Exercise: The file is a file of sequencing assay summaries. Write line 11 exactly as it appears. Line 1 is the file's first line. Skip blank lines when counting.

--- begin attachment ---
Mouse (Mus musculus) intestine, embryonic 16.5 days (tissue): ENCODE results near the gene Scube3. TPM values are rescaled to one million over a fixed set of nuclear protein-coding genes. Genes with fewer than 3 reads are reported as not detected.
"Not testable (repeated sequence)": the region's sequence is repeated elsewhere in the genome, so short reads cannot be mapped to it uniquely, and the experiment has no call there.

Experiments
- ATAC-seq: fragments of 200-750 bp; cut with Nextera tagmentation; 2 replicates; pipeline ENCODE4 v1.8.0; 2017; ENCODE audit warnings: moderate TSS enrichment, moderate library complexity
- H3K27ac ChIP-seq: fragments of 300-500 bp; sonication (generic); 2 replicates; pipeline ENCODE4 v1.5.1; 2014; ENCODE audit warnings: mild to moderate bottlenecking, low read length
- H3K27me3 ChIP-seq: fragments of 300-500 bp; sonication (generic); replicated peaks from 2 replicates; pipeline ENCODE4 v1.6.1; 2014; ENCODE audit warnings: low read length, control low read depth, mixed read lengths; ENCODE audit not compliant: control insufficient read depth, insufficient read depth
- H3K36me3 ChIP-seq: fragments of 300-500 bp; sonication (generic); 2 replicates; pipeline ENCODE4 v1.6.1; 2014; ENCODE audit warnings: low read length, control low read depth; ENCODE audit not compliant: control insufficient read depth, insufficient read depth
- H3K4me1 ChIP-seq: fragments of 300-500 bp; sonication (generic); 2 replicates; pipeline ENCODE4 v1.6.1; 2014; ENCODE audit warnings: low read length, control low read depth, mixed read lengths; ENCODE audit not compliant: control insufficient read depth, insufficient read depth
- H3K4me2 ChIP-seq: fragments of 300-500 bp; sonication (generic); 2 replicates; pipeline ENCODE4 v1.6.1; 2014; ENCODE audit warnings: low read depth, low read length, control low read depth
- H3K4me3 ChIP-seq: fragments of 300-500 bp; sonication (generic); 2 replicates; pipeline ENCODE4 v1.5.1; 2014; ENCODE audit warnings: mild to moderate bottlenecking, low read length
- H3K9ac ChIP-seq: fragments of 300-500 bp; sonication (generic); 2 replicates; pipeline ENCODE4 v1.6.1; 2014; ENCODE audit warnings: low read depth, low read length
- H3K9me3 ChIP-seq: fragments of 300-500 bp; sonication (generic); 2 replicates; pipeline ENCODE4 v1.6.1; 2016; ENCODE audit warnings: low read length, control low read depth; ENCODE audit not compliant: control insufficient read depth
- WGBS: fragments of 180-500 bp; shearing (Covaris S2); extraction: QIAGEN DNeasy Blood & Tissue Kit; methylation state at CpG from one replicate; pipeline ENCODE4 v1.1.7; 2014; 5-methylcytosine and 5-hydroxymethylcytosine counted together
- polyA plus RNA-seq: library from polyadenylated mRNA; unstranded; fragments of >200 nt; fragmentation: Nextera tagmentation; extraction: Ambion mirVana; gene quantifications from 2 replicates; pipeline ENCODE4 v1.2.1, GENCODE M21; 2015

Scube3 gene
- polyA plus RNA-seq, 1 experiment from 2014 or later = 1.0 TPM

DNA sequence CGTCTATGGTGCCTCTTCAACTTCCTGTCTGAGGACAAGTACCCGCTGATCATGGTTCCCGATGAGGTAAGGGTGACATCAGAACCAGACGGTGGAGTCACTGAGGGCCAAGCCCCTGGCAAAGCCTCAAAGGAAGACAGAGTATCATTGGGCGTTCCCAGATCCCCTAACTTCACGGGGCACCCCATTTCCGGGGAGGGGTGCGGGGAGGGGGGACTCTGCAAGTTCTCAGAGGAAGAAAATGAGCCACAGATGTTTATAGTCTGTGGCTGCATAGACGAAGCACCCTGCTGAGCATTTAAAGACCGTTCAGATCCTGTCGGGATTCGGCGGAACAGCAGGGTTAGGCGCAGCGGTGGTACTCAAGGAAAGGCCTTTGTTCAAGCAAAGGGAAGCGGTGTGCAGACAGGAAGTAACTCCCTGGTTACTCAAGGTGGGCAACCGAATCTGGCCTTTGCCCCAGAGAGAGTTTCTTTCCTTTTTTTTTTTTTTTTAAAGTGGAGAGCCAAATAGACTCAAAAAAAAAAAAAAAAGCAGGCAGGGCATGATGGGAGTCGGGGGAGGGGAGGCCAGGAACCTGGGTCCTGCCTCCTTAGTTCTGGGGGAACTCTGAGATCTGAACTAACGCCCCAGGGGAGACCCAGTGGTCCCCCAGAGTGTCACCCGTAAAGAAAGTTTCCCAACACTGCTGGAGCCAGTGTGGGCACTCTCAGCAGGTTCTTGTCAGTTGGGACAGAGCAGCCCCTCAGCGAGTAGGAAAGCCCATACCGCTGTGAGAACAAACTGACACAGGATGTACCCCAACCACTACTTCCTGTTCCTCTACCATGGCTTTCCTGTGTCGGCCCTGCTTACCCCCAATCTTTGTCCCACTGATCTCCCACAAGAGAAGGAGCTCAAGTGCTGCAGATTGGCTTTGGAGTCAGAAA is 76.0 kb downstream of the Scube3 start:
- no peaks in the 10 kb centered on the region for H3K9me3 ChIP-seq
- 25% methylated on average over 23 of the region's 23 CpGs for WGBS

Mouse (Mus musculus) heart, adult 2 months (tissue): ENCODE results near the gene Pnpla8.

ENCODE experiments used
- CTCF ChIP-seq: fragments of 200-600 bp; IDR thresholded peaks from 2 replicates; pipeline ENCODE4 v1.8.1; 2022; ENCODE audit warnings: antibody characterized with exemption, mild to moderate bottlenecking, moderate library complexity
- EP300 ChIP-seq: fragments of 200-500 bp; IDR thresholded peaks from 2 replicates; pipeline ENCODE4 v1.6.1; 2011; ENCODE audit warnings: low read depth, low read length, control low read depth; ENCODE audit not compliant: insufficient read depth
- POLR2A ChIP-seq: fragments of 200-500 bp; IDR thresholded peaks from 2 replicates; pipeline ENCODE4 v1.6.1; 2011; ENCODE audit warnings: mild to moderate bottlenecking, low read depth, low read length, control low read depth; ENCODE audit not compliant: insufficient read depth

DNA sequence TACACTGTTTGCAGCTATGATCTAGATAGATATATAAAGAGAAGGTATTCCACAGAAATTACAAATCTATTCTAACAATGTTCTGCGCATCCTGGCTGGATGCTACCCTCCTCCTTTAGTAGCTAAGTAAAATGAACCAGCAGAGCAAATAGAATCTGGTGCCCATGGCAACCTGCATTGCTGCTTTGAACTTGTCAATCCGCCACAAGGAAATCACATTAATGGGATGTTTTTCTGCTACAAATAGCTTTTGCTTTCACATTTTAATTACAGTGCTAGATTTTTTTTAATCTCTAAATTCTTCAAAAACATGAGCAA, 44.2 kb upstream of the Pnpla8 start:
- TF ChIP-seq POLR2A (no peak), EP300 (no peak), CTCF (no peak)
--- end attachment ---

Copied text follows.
- H3K9ac ChIP-seq: fragments of 300-500 bp; sonication (generic); 2 replicates; pipeline ENCODE4 v1.6.1; 2014; ENCODE audit warnings: low read depth, low read length